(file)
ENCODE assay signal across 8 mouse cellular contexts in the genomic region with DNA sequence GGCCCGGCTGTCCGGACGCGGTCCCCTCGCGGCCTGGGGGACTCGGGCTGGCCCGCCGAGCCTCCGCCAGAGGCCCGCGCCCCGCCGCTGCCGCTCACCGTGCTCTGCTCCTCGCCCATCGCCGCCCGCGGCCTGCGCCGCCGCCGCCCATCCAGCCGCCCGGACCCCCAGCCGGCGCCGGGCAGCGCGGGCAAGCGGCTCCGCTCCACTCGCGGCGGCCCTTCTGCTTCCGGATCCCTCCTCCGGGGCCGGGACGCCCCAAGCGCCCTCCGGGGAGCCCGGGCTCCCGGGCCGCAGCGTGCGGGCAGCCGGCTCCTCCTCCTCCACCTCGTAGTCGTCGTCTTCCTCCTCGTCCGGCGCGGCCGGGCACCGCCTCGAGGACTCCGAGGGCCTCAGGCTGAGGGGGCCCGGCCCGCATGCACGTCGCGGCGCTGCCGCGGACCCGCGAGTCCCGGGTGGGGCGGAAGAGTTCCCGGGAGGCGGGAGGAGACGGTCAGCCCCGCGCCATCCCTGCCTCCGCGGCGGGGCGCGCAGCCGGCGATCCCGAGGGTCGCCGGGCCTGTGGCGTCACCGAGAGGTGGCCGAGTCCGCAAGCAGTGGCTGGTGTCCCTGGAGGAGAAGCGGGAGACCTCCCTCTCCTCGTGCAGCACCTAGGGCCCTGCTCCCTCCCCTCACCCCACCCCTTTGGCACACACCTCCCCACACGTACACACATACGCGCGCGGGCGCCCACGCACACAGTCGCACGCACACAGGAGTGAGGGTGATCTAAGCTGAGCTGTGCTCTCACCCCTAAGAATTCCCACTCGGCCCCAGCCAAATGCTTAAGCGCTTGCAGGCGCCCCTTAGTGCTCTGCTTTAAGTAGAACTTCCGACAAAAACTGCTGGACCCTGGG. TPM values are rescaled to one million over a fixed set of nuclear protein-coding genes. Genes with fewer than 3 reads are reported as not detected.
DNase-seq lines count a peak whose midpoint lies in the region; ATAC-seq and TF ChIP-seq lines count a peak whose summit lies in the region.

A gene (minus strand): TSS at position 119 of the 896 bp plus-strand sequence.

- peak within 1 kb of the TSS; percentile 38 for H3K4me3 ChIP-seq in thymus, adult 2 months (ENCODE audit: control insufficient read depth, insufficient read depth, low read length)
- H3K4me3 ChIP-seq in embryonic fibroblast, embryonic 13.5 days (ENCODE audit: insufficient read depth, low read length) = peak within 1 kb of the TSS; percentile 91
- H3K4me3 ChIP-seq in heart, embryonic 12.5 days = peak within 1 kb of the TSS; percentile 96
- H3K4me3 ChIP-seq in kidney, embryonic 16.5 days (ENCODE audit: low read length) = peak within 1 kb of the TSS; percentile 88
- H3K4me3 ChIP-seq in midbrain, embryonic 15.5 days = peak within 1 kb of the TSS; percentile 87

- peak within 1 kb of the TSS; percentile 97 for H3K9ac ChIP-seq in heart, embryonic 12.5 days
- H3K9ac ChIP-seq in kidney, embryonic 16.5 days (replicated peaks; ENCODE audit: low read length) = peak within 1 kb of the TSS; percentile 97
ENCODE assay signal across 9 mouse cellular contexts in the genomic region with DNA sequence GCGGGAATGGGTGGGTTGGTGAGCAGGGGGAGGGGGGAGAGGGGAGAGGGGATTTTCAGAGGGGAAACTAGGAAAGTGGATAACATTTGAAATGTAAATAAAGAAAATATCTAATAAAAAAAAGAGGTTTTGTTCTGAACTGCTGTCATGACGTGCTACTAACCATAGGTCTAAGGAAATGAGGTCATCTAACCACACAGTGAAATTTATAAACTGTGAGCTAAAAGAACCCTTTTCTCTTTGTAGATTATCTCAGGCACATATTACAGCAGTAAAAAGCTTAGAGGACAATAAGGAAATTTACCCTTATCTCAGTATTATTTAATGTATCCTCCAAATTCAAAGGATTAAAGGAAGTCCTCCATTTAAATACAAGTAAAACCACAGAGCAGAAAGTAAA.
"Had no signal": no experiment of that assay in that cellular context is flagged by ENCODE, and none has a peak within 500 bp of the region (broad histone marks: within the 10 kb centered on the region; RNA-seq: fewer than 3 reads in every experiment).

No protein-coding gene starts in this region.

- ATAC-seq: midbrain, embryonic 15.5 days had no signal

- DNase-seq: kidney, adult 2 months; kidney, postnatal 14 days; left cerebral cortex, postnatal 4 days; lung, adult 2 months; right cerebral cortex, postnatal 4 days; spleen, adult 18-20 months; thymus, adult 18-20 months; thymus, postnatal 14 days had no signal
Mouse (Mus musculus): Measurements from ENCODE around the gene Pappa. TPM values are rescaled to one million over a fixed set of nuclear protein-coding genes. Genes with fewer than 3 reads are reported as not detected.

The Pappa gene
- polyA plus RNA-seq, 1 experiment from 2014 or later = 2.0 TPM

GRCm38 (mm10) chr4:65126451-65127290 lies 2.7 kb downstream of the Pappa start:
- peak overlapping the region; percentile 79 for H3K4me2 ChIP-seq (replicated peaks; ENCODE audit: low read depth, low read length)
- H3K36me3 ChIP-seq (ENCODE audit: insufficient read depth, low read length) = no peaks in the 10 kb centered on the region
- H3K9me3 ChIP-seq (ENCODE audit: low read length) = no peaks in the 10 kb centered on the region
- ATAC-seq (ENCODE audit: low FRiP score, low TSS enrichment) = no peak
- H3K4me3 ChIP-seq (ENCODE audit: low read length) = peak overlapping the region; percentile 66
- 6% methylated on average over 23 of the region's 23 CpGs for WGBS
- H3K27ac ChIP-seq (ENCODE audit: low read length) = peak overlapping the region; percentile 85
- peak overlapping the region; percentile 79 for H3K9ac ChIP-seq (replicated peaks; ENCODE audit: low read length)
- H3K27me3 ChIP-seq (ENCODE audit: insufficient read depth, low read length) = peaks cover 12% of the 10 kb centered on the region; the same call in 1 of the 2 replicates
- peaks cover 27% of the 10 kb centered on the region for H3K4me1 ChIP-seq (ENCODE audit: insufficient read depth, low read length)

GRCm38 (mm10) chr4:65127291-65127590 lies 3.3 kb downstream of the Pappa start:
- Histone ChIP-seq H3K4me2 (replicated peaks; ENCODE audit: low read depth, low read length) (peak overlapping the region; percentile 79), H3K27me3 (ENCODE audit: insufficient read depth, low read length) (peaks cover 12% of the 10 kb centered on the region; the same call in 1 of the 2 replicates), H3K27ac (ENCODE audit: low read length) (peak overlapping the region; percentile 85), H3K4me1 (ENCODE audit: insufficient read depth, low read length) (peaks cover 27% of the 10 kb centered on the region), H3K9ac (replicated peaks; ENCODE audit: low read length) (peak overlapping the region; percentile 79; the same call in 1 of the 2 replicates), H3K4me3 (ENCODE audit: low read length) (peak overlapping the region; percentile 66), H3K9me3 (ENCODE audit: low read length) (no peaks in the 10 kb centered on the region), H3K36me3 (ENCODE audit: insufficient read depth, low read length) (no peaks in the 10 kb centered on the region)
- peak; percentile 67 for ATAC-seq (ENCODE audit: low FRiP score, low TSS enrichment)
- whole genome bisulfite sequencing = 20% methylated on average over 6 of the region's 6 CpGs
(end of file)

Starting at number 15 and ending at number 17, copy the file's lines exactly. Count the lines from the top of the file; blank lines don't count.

- DNase-seq: kidney, adult 2 months; kidney, postnatal 14 days; left cerebral cortex, postnatal 4 days; lung, adult 2 months; right cerebral cortex, postnatal 4 days; spleen, adult 18-20 months; thymus, adult 18-20 months; thymus, postnatal 14 days had no signal
Mouse (Mus musculus): Measurements from ENCODE around the gene Pappa. TPM values are rescaled to one million over a fixed set of nuclear protein-coding genes. Genes with fewer than 3 reads are reported as not detected.

The Pappa gene